their checkout, they can send him some nice reminder about items he has just left. That’s an example of such email from Tobi. As I said, it’s wise to collect email address
as soon as possible so why don’t you also try testing a popup that would collect email
addresses upon users entry? Idea number three: Get rid of the full header
in checkout Frankly speaking I have no idea why some online
stores still have the full menu in their checkouts. If users decided to checkout, you must do
everything there is to close these sales. It’s not a good moment for any distraction. Do not distract your users with full menu
just like L.L. Bean does — you go to their checkout and bam, full menu. Be like footlocker with their minimalistic
header design. Be like Northern. Just unlike them try minimising the footer
too. I’ll just highlight that I like their trust
building seals in the bottom there! Additional tip here! Many, many times I get a question whether
the menu should be simplified in the shopping cart too. And in 99 cases out of a hundred, my answer
is no, it shouldn’t! So what is this 1% when it makes sense to
test it? When typically your users buy just a single
SKU in an order. For example, this happens with tires! You buy 4 tires of the same type and that’s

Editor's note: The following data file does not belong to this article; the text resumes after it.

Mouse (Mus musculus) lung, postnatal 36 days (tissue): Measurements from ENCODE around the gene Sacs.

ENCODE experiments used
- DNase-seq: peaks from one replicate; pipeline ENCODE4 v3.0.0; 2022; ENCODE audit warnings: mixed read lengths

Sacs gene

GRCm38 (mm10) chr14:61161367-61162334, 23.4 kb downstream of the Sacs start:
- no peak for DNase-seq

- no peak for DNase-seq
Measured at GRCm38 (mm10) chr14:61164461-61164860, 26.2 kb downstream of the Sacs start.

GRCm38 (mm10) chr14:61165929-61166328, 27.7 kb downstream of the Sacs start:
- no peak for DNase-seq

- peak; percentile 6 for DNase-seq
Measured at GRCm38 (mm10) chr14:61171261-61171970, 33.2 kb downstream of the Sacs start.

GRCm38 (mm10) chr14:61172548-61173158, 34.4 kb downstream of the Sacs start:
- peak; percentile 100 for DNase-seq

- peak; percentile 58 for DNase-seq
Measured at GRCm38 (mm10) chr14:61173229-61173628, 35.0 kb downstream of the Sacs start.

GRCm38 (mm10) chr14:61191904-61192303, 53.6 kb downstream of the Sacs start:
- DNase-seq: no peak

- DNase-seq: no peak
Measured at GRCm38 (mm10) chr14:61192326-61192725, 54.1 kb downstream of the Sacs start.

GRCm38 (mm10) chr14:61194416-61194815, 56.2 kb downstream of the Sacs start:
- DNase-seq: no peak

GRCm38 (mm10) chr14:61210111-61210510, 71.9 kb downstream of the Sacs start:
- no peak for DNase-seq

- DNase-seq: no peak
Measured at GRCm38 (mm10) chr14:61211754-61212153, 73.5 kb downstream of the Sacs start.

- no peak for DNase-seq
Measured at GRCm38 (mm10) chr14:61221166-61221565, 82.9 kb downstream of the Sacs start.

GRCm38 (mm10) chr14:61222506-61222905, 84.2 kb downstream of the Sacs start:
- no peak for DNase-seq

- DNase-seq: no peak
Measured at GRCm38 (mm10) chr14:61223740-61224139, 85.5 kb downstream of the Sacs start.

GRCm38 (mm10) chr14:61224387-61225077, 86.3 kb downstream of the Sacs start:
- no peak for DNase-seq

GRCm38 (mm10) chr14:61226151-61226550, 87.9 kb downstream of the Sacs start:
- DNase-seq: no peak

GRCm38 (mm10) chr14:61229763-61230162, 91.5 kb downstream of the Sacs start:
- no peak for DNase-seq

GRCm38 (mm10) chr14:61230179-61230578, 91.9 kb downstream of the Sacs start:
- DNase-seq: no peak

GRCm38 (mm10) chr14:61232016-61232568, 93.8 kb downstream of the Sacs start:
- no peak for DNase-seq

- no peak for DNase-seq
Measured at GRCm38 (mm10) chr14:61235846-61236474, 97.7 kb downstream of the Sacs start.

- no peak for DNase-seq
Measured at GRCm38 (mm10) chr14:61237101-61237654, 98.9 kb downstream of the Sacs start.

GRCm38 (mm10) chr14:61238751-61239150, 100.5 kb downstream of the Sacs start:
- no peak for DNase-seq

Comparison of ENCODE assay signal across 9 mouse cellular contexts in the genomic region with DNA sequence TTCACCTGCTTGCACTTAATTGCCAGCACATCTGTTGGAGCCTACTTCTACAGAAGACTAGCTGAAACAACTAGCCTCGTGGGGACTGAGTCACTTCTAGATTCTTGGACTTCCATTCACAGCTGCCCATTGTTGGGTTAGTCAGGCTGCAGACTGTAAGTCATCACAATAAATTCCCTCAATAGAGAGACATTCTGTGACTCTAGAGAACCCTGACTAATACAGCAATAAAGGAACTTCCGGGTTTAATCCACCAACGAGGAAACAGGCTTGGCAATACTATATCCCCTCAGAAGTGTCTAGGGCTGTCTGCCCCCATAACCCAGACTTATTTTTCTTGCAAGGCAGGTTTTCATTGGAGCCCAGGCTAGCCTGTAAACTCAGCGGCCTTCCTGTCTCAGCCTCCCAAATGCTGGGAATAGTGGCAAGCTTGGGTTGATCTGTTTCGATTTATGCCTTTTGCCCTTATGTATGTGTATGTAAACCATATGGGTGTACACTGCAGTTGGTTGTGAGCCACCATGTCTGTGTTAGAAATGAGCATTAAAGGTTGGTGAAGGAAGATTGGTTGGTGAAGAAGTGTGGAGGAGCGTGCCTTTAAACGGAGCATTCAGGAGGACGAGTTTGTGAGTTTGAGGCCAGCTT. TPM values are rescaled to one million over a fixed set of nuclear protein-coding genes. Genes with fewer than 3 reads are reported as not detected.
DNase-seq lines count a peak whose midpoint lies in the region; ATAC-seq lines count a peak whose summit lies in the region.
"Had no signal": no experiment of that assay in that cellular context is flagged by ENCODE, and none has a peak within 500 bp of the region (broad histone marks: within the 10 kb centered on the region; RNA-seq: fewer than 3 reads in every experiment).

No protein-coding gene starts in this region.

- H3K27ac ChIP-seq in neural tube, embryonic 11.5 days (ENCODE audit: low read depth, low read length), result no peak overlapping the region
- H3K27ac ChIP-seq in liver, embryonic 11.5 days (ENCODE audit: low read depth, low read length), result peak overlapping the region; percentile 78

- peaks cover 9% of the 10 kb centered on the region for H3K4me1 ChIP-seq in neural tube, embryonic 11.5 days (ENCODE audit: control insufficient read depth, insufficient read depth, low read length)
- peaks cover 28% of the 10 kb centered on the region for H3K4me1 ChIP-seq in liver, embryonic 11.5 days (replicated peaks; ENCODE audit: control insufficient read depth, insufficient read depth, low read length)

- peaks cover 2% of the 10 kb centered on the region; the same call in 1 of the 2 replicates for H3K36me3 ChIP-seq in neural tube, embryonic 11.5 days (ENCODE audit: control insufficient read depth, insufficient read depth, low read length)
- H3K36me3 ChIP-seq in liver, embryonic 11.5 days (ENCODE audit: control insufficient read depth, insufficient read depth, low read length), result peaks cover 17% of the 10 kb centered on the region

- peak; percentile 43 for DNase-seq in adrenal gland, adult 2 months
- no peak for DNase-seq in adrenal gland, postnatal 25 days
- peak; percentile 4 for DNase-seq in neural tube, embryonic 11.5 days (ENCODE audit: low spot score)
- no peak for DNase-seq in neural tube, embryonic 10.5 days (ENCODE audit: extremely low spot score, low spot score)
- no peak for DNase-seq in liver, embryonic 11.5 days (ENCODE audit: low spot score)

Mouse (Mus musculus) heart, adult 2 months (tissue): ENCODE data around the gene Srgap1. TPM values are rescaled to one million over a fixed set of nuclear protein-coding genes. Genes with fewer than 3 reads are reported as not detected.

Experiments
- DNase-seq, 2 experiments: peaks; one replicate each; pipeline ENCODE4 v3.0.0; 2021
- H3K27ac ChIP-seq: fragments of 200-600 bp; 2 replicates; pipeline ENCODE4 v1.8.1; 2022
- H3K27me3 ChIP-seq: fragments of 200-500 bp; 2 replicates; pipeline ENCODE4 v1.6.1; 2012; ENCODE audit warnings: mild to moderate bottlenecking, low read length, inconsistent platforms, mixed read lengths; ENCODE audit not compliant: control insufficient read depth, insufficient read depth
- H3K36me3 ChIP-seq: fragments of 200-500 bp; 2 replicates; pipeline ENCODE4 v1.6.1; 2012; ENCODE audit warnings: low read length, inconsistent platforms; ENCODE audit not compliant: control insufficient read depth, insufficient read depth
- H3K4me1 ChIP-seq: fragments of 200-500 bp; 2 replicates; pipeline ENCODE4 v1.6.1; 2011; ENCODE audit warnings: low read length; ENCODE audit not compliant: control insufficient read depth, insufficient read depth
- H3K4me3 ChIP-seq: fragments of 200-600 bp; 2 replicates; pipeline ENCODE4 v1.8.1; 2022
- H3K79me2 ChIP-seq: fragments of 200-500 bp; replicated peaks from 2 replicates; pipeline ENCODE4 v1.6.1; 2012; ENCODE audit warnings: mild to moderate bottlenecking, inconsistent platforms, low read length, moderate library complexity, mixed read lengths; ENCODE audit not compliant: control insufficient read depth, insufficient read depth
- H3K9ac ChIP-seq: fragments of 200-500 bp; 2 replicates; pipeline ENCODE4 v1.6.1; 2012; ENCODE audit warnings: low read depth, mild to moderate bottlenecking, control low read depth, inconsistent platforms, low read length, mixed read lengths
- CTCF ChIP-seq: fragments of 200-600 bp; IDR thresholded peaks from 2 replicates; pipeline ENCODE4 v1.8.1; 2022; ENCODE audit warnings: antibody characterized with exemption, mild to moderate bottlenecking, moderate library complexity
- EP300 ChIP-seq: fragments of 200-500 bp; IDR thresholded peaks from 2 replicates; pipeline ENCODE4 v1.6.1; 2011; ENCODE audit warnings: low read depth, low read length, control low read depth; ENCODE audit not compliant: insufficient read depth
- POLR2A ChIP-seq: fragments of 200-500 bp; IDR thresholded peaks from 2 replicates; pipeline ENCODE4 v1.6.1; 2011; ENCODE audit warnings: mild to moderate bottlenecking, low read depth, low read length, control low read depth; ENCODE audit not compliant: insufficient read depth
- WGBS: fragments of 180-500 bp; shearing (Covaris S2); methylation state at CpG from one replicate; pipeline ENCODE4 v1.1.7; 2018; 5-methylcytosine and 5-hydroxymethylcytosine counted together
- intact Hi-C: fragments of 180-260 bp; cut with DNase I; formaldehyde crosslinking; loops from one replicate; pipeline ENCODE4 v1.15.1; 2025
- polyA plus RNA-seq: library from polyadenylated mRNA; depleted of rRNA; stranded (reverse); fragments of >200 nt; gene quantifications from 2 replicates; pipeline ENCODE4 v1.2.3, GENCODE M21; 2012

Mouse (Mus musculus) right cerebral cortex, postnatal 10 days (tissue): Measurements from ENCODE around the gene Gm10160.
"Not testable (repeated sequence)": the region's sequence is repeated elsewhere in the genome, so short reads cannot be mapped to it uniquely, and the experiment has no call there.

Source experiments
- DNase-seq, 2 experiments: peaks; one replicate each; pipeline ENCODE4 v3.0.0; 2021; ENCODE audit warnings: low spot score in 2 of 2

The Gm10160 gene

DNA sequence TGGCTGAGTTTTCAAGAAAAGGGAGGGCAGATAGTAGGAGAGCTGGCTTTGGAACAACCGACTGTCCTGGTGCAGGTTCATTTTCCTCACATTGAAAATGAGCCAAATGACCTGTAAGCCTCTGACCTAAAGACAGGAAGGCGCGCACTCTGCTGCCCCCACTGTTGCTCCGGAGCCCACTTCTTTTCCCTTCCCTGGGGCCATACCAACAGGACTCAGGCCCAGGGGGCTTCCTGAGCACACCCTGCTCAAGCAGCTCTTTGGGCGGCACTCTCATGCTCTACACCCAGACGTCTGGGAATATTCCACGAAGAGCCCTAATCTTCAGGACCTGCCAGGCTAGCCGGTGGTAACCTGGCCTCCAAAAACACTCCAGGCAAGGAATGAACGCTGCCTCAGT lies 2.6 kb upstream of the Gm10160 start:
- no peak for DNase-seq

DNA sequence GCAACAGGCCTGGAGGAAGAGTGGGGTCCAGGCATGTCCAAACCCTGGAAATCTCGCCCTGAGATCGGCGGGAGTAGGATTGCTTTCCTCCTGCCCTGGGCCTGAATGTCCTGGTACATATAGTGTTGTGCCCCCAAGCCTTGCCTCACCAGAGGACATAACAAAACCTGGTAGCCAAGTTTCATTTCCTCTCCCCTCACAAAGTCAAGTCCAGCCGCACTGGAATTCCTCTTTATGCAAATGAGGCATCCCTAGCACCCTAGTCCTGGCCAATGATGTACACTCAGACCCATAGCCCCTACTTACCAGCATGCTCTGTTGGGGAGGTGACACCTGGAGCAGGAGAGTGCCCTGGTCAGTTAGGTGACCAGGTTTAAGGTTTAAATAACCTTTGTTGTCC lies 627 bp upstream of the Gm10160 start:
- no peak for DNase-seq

usually it. In this situation you may test whether dropping
the menu in cart will grow your conversion rate without deteriorating average order value. Idea number four: Implement nudges to create
urgency Creating urgency is one of the easiest ways
to boost conversion rate. As humans, we’re wired to take action if
we feel the fear of missing out on something. You can build nudges to create the sense of
urgency in a variety of ways. I’ve even got like 3 episodes that go into
different tactics to create urgency so just a quick recap here: You can show how many users are also looking
at a particular product or offer just like Booking does. You can show that there are only a few items
left in stock just like Wolf & Badger does. Or you can add some super strong messaging
to this nudges just like American Apparel does. There are many, many more examples on how
to create urgency but I won’t get into details here. Watch other episodes of Bite-size Ecommerce
Optimization where I dwell on this topics. Summing it up — here are my 4 ecommerce
A/B testing ideas: One: Add a site-wide USP bar in the header Two: Ask for email on the first checkout step Three: Get rid of the full header in checkout Four: Implement nudges to create urgency Test them and they will grow your conversion
rate by 50% or more Ok, folks, that’s all for today! Remember to subscribe to Bite-size Ecommerce
Optimization Channel and don’t forget to like this video! Have a great day and see you in the next episode of Bite-size Ecommerce Optimization! Ta-ta! Bummer! It was the first episode that I recorded while
being slightly ill. Hope the audio quality is ok!

One Comment

  • Adnan Hrnic

    Very strange that there is no comments there. As a web agency owner I must say that your tips are very very effective and that they work ! Very good work, keep it up !